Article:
As the firm Canadian Coin & Currency explains at its website, “When one of these [Karsh’s] images was selected for the upcoming series of bank notes, the removal of this tiara was required. Rather than going to the difficulty of having the Queen sit for another photograph, the image was instead sent to Brigden’s Limited (formerly known as the Toronto Engraving Company), a premier engraving and graphic arts firm located in Toronto. The skilled artists at Brigden’s retouched the original negative (Negative # 521976), which required the illustration of the Queen’s hair where the tiara once sat. It is important to note, however, that minimal retouching was required in the curls around Her Majesty’s left ear.”

According to Canadian Coin & Currency, “In looking at the original Karsh photograph, the highlights in Queen Elizabeth’s hair are the same as those that appear in the engraving, and could ultimately be interpreted as a devil face by some.” Gunderson’s accurate engraving of the photo thus captured the highlights of dark and light that would eventually misinterpreted.

In 1954, the first Canadian notes with her new portrait by Gunderson entered circulation. The unwelcome attention, however, took some time to occur.

In the early spring of 1956, people began seeing a “devil’s face” in the queen’s hair. An unfortunate pattern of light and dark lines in the engraving morphed (at least in people’s minds) into a demonic face.

Canadian Coin & Currency cites an article appearing in the March 27, 1956, issue of the Toronto Daily Star, which reported that people had begun noticing a “Devil’s Face, leering from the Queen’s curls,” with the matter reported to officials. It is likely that once news of the “face” appeared, people began paying closer attention to the notes and more began seeing the demonic visage.

As in the United States, the appearance of a “face” in Elizabeth’s hair was entirely accidental and another example of people discerning order where none was intended.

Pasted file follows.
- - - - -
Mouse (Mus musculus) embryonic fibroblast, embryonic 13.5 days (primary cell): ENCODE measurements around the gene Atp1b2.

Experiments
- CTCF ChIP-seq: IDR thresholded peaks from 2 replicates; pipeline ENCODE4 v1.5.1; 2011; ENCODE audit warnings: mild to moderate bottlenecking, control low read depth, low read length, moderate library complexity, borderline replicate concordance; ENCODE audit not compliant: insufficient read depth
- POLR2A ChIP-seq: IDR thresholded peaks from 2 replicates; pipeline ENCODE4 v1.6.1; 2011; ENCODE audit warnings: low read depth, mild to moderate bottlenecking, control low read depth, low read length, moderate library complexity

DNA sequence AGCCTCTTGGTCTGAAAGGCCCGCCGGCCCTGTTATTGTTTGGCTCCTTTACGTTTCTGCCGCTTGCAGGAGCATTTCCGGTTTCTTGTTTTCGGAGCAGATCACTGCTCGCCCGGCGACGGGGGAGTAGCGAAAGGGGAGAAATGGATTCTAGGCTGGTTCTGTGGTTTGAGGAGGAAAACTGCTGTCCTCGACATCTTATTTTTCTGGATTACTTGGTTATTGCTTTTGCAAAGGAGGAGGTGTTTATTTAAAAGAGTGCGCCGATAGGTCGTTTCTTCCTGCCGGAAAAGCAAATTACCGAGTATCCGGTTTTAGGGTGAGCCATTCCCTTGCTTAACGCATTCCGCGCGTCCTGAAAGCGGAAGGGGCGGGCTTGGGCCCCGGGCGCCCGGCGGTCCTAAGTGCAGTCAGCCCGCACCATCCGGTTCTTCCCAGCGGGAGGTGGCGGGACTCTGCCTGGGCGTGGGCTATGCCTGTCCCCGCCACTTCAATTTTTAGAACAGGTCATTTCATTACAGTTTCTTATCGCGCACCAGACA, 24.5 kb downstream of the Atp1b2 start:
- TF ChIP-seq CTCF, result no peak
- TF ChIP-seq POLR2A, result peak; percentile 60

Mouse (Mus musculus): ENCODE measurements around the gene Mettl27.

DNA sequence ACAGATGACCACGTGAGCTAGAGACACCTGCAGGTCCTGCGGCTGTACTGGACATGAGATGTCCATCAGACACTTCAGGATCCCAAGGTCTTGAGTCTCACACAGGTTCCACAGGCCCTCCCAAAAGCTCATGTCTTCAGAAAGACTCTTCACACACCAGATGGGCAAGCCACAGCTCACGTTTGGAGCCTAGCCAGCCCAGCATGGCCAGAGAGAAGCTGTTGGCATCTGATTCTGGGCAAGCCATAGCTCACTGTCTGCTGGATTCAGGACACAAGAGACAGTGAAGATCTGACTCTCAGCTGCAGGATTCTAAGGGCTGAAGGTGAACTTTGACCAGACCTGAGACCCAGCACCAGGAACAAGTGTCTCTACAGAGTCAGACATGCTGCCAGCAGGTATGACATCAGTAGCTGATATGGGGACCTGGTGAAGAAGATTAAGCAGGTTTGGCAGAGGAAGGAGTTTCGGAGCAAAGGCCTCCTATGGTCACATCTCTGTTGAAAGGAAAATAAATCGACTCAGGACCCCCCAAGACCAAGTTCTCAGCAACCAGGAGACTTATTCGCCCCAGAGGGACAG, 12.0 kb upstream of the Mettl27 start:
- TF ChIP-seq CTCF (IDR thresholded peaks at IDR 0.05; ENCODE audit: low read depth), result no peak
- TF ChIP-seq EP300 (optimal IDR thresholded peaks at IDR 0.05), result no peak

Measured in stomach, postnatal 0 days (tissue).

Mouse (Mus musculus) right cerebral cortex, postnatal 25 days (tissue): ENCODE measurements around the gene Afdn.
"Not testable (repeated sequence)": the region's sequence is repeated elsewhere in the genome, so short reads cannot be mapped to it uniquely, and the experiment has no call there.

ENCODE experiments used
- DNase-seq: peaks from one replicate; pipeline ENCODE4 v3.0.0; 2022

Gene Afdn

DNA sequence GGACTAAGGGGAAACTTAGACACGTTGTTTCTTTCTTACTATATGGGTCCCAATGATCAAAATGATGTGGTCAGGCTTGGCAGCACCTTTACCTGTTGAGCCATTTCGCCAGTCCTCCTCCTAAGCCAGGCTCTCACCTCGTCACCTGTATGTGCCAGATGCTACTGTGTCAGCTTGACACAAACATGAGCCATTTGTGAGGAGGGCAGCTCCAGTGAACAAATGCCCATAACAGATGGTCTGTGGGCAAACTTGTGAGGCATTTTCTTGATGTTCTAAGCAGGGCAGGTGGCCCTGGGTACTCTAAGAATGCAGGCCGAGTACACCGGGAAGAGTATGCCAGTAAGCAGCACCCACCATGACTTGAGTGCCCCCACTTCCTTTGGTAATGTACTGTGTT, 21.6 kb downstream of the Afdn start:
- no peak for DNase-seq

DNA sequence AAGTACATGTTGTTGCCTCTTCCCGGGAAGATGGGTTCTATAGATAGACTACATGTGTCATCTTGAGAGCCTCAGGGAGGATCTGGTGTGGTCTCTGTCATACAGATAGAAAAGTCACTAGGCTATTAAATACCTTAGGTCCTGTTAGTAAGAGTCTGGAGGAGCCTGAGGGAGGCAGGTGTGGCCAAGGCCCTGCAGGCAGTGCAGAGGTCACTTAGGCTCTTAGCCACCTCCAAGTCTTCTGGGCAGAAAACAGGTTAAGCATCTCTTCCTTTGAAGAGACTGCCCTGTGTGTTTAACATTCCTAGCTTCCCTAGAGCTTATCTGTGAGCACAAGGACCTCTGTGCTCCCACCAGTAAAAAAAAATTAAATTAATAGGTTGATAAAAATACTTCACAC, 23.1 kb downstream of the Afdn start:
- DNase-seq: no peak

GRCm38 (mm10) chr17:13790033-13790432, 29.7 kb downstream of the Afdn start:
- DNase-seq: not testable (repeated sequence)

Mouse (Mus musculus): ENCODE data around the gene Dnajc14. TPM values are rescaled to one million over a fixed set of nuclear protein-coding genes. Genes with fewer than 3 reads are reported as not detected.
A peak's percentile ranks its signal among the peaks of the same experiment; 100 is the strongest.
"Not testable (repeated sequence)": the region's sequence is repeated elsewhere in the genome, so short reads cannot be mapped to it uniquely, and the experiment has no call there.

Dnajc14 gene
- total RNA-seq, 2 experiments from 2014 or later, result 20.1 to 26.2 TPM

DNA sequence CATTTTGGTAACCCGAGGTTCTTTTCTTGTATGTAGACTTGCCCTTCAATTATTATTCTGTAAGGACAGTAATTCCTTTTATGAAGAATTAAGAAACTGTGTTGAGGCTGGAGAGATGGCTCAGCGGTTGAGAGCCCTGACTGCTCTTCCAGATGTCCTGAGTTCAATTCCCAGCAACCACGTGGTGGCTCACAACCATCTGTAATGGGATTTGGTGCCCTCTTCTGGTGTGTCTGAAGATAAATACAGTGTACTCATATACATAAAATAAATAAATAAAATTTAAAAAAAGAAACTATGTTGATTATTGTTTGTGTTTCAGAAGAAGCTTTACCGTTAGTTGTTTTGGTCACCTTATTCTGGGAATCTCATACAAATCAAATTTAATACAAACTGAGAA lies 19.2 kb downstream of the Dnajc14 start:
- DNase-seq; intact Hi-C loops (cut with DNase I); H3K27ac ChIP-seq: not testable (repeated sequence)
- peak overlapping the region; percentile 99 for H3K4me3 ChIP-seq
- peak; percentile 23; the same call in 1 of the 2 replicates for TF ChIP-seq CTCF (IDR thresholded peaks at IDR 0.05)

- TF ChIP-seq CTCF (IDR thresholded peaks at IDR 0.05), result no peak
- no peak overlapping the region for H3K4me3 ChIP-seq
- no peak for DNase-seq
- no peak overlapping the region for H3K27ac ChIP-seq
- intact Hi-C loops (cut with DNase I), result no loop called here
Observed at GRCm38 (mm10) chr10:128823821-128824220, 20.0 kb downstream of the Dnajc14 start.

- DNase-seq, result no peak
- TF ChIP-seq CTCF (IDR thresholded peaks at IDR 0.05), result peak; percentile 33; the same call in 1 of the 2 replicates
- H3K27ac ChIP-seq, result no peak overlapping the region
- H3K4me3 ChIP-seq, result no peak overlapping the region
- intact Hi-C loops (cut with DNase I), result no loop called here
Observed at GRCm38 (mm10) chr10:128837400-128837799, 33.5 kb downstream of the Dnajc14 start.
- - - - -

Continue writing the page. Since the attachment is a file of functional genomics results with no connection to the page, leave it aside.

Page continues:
“Nevertheless,” Hessler wrote, “that portion of the hair on the plate was re-engraved, and notes with a second portrait type were issued. The number of notes that entered circulation is about the same for both types.”

Yves Baril of the Canadian Bank Note Company modified the engraving and new notes were soon printed and released.

The “Devil’s Face” portrait was used on all seven denominations of Bank of Canada notes from $1 to $1,000. Lower denomination notes remain quite affordable today, with Uncirculated $1 issues priced at less than $200, and circulated notes priced at even less.

These United States and Canadian notes are not the only paper money with images that, when viewed with particular attention, can be misinterpreted. Some 1922 German Reichsbanknotes depict a portrait of a solider have shadings of dark and light that can transform into a “vampire” feeding from the soldier’s neck. The image was seen by some as the French feeding on the blood of German citizens in the harsh economic climate that followed the end of World War I.

Collectors seeking something different may find a small collection of all of these notes fun to build.